Leader navigates “most challenging period in travel insurance history”


“The border remained closed for nearly two years,” recalled Ashcroft, “and we’ve had a couple of false hopes. We launched our COVID benefits in 2020, and we were so excited, like ‘we’re ready to go’, and then nothing happened. Then the trans-Tasman bubble opened, and it was like ‘yeah, it’s going to happen’, and then it closed again. That was a stressful time.  

“When the trans-Tasman border opened in the middle of last year, we saw some quite meaningful sales arrive for about four to five weeks. That stopped quickly when the borders were closed again. But we partner with Air New Zealand, and we have a domestic travel insurance portfolio, which has helped keep us going for the last 18, 20 months.”

The MD added: “We also have an inbound student and inbound healthcare portfolio, which has kept us busy over the last 12 months. We also did a pivot using the call centre staff that usually do claims and customer services. They were working with our contract with the Ministry of Health in which we were helping to do the rollout of the COVID vaccines and also supporting New Zealanders who had COVID at home as well.”

So, while international travel insurance hasn’t been selling great, Ashcroft said they’ve found other ways not only to make revenue and keep themselves active, but also to retain the coverage provider’s workforce as best it could.

“I know it sounds a bit cliché,” the NZ boss told Insurance Business, “but for me it just comes down to, you really don’t have a business if you don’t have good people; you just don’t. And I’ve seen other companies that have been forced, or they decided, to try and trim costs as much as possible to try and get through the pandemic.”

He went on to note: “And while we did have to lose some staff, sadly, we kept hold of as many as we could, because we wanted to have a credible business [when we came out] the other side, and without good people you have nothing. So, for me, it does come down to the fact that you’ve got to look after your people.

“And it’s quite difficult to actually hire staff. I’ve never known a period like this before. We’re quite fortunate that we managed to keep the majority of our staff because of the pivots I was talking about. Had we not, we would really struggle trying to find people now. So, that is certainly one challenge, staffing.”

Hiring challenges aside, the Cover-More unit in New Zealand is looking to grow, not only as travel picks up but also as people spend more time understanding their policies.

“Instead of just going online and buying a policy, travellers actually want to phone up and talk about it,” revealed Ashcroft. “They want confidence; they want to talk to someone. So, our call numbers are going up considerably much more than we anticipated, and not just the amount of calls, but also the length of those calls.”

Read more: New Zealand to finally open borders

“People want to know everything about the policy,” he explained, “which is great because people are interested in and want to know what they’re covered for and what they’re not covered for. But it may cause some challenges, as more and more people call up. So, we’re being careful to make sure that we get the right amount of staff as business returns.

“Normally we try and encourage our customers to ask questions, but now they’re very much proactively phoning up and saying, ‘Could you explain page six; what does this mean?’, which is fantastic, and we really appreciate that.”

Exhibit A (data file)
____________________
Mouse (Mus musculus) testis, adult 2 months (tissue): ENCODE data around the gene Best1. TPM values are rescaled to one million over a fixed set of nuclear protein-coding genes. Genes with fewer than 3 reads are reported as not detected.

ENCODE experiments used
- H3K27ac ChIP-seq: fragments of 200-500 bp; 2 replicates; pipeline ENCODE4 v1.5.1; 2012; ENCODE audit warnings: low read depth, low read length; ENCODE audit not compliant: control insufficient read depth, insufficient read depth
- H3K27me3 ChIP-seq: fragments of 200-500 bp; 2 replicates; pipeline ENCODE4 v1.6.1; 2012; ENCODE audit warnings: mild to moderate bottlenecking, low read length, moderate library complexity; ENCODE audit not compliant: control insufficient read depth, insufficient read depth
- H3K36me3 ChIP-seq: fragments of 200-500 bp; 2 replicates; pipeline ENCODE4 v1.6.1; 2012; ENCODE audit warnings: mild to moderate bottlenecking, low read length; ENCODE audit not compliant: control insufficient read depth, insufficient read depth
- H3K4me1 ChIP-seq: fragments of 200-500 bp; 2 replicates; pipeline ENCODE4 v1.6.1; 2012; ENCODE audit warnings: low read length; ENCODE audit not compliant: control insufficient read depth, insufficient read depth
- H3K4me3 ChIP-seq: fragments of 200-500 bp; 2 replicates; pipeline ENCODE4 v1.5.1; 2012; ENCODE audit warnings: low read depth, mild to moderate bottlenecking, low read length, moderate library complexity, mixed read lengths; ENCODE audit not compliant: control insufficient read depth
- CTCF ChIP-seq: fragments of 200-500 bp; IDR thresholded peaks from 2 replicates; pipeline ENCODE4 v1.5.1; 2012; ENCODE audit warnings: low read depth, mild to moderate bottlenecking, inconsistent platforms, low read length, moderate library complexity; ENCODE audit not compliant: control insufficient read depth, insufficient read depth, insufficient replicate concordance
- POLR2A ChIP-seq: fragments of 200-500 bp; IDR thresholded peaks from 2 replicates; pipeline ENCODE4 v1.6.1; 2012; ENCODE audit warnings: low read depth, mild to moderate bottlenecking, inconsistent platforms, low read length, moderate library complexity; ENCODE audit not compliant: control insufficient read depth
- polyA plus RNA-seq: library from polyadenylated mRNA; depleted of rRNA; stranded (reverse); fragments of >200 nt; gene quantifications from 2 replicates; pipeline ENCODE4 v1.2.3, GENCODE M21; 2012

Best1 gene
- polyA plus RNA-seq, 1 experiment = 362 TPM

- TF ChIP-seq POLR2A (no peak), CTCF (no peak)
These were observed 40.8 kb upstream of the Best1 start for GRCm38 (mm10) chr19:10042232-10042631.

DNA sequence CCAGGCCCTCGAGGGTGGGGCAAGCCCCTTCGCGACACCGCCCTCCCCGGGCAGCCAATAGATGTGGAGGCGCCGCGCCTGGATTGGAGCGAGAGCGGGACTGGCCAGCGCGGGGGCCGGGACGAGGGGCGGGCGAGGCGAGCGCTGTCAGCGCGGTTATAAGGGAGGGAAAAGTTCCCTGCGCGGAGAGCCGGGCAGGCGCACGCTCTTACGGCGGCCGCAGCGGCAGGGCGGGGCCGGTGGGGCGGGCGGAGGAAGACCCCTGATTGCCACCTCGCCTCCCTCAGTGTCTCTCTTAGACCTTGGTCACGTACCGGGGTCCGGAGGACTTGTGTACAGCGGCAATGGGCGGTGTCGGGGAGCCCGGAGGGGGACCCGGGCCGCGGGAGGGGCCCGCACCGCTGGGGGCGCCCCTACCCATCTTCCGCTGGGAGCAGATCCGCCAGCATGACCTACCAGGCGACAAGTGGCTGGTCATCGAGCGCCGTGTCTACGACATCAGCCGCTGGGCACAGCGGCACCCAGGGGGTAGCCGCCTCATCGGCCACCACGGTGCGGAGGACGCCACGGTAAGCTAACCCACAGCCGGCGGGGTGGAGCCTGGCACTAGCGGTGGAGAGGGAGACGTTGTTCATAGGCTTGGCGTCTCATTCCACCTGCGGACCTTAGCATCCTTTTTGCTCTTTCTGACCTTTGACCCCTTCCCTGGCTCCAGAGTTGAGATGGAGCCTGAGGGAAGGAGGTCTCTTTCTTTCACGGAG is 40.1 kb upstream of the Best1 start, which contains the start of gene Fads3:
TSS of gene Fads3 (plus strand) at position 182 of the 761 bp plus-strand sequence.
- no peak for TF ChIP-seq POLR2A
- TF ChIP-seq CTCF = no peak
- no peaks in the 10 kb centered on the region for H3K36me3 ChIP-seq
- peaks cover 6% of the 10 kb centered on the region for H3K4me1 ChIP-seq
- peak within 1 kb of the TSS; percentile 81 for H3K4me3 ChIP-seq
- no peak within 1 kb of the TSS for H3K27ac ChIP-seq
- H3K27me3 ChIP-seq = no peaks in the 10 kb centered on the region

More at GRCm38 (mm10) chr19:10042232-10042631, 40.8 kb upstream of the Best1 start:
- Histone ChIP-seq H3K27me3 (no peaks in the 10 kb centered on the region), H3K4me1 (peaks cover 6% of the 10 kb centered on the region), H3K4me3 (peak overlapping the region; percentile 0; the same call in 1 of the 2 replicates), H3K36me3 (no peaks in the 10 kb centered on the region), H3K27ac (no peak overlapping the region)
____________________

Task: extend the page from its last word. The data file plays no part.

Aside from policyholders becoming more proactive when it comes to their coverage, another silver lining was the boost to domestic travel.

Ashcroft highlighted: “Kiwis love to travel. It’s probably their biggest hobby, is travelling. So, obviously, if they can’t go internationally, they travel domestically. We certainly saw some strong travel insurance policy sales domestically, as people flew around the country.

“And it was quite good for New Zealand, really; people got to see their own country. And it helped keep a lot of tourist venues around the country open when, without domestic tourism, they would never have survived. So, that was one blessing, I think.”

Now, following a few false starts, the Cover-More leader is optimistic about the country’s border status and the industry’s path to recovery.

“I think this is it; I think this is the real deal,” said Ashcroft, while touching wood. “I think the borders will remain open, but I think we have to anticipate things may get a little bit bumpy in the next few months. But as more and more people recover from COVID, and have done the multiple jabs, I think it will give them confidence to travel. And I think this industry is just going to go from strength to strength again, which is great.”

In fact, according to the managing director, they’ve seen “quite a big spike” in overseas trip bookings since the easing of the restrictions. Ashcroft, who himself has not seen his family in the UK for three years, pointed to “so much pent-up demand” for travel.

“We anticipate that people will do more travelling than they perhaps normally would do,” he declared. “The frequency of that is going to be good. We are also seeing a higher level of conversion of customers that travel that take insurance. New Zealanders are generally quite good at taking insurance – they understand the importance of it – but now we’re seeing even more people are buying it than they ever have done before.”

New Zealand’s five-step ‘reconnecting plan’ began on February 27 when the border reopened to vaccinated Kiwis from Australia. On March 13, a further set of travellers were allowed in. The next dates are in April, May, July, and October.

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